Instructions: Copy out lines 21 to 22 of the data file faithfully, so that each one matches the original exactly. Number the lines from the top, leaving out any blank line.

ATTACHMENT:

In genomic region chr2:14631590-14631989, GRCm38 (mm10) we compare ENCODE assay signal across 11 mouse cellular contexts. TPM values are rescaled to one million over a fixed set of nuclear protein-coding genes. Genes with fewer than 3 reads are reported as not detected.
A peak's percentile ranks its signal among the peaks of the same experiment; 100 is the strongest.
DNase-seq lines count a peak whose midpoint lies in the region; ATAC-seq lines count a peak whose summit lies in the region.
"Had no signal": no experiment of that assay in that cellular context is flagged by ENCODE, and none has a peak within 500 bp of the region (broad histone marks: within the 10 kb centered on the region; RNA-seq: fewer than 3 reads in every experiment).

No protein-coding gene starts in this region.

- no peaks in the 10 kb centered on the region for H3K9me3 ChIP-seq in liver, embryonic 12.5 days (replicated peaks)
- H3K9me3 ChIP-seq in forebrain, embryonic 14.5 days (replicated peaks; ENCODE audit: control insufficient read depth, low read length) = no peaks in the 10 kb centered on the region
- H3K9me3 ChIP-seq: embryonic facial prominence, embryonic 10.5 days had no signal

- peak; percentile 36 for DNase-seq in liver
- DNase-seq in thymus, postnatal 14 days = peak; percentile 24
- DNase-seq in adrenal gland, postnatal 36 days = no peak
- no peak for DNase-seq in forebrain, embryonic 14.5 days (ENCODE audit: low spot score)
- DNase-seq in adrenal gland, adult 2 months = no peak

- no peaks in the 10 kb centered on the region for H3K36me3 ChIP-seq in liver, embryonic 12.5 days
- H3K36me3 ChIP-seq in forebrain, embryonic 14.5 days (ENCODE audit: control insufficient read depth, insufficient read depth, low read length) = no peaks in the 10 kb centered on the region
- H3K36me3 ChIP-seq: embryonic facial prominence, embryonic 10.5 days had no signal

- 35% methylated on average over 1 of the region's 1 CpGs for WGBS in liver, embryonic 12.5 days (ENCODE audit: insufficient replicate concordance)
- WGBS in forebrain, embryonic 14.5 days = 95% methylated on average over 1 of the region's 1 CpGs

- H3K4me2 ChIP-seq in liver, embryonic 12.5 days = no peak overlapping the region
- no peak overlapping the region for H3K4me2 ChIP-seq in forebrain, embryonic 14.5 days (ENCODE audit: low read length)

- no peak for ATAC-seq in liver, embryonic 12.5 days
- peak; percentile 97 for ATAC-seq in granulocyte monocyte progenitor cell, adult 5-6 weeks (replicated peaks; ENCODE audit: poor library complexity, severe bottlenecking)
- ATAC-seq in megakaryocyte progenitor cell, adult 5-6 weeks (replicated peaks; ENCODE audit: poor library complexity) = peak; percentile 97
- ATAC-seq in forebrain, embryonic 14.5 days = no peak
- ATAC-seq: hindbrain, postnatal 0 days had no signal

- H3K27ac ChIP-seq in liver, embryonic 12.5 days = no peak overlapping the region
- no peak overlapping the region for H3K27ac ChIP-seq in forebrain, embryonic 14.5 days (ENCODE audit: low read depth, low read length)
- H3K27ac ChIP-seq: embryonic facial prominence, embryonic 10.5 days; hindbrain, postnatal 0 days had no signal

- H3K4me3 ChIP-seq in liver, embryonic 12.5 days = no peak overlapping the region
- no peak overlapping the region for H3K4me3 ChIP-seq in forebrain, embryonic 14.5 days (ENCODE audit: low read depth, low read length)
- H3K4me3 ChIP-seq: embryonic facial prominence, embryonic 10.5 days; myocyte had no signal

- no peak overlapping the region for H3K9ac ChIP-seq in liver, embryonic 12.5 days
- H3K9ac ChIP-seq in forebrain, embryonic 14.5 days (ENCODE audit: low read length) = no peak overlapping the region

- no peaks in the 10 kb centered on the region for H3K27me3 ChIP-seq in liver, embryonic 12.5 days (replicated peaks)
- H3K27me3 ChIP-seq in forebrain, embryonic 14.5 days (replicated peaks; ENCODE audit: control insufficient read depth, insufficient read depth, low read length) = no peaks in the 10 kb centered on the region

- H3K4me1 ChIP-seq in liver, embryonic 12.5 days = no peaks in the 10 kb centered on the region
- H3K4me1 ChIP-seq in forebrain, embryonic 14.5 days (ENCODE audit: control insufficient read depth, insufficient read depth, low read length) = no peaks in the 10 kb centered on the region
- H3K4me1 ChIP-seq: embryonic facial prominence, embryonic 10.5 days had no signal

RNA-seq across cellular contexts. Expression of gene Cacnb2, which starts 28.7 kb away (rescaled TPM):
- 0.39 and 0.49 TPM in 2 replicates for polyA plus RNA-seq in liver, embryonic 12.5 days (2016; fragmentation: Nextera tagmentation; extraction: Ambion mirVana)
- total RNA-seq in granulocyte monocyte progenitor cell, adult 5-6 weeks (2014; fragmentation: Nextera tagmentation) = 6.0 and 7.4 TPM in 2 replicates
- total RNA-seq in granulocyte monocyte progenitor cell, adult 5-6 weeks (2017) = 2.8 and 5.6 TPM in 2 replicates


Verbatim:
- no peak for ATAC-seq in liver, embryonic 12.5 days
- peak; percentile 97 for ATAC-seq in granulocyte monocyte progenitor cell, adult 5-6 weeks (replicated peaks; ENCODE audit: poor library complexity, severe bottlenecking)